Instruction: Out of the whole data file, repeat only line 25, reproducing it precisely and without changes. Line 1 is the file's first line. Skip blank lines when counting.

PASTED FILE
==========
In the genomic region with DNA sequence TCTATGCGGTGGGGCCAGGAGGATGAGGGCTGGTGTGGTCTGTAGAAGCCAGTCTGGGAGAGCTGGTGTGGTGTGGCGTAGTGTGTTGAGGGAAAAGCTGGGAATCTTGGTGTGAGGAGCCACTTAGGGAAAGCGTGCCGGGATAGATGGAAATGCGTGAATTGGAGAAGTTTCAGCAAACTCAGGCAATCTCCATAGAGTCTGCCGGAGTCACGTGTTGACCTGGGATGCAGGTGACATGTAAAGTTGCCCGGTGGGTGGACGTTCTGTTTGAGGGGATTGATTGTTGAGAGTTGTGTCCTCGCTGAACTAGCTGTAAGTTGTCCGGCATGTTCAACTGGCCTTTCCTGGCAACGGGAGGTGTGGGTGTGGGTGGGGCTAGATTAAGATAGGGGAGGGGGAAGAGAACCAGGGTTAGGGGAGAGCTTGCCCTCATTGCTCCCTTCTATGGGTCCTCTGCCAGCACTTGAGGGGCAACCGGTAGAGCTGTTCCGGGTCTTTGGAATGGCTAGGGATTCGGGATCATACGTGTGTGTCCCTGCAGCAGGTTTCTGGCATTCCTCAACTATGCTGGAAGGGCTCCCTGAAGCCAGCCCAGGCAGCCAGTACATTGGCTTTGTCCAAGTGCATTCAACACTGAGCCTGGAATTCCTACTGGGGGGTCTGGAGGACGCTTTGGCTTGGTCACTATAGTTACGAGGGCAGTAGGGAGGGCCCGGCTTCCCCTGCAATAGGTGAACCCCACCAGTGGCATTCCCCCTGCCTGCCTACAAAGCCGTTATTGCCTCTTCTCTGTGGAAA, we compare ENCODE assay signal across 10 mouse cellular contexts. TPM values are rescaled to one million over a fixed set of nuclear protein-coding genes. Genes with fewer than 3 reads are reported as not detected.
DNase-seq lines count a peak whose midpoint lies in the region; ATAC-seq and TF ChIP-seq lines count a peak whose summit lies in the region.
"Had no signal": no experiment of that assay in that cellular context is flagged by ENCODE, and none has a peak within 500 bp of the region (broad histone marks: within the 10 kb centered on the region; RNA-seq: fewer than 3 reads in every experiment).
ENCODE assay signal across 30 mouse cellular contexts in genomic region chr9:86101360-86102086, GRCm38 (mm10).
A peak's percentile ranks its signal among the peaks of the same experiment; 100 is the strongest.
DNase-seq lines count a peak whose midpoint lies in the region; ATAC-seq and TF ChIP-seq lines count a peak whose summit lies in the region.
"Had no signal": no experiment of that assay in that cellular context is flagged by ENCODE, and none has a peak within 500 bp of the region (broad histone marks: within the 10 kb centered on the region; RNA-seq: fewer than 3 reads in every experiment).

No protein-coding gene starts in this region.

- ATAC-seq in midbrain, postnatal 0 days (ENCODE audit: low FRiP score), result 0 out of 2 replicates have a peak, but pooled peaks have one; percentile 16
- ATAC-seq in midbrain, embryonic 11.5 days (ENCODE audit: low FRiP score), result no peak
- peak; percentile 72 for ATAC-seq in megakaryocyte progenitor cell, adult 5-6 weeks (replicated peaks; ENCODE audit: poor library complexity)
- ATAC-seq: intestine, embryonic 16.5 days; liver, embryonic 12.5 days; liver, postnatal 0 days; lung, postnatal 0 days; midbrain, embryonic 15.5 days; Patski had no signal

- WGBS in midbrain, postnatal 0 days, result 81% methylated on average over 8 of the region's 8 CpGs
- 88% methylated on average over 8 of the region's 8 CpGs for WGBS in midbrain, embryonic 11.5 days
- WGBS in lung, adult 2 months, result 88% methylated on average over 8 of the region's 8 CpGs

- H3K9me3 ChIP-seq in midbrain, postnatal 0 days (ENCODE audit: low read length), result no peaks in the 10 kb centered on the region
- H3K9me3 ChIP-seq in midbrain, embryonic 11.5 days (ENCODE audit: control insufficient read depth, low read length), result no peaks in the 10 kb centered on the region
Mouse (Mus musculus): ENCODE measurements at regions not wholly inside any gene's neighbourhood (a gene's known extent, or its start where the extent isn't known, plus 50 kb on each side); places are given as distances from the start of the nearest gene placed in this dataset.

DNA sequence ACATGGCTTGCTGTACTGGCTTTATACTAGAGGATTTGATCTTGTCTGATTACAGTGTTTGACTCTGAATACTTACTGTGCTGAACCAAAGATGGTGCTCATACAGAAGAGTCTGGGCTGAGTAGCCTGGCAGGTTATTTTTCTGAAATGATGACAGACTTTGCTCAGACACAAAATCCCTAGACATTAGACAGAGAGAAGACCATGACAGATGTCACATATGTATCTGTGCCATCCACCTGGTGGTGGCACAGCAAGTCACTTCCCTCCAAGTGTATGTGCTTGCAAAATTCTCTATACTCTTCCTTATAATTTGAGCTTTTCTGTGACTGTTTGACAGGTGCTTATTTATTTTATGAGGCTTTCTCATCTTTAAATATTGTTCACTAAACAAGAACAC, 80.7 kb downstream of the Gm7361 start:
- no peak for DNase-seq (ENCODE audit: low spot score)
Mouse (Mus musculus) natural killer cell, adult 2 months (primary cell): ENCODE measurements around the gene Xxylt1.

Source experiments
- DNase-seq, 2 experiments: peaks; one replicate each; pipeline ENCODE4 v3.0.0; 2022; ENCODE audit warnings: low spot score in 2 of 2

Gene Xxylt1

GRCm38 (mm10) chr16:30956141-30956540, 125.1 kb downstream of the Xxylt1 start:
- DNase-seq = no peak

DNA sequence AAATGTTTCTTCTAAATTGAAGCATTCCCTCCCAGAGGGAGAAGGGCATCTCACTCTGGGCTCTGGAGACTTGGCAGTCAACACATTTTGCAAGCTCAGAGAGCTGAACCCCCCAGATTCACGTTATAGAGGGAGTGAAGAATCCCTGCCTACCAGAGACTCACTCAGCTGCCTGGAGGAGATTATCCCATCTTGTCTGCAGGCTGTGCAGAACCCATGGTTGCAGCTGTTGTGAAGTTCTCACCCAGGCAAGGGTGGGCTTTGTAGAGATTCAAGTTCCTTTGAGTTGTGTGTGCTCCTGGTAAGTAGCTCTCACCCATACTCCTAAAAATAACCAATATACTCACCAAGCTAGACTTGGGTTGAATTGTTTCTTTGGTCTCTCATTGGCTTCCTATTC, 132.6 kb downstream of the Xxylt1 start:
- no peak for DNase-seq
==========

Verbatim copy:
GRCm38 (mm10) chr16:30956141-30956540, 125.1 kb downstream of the Xxylt1 start: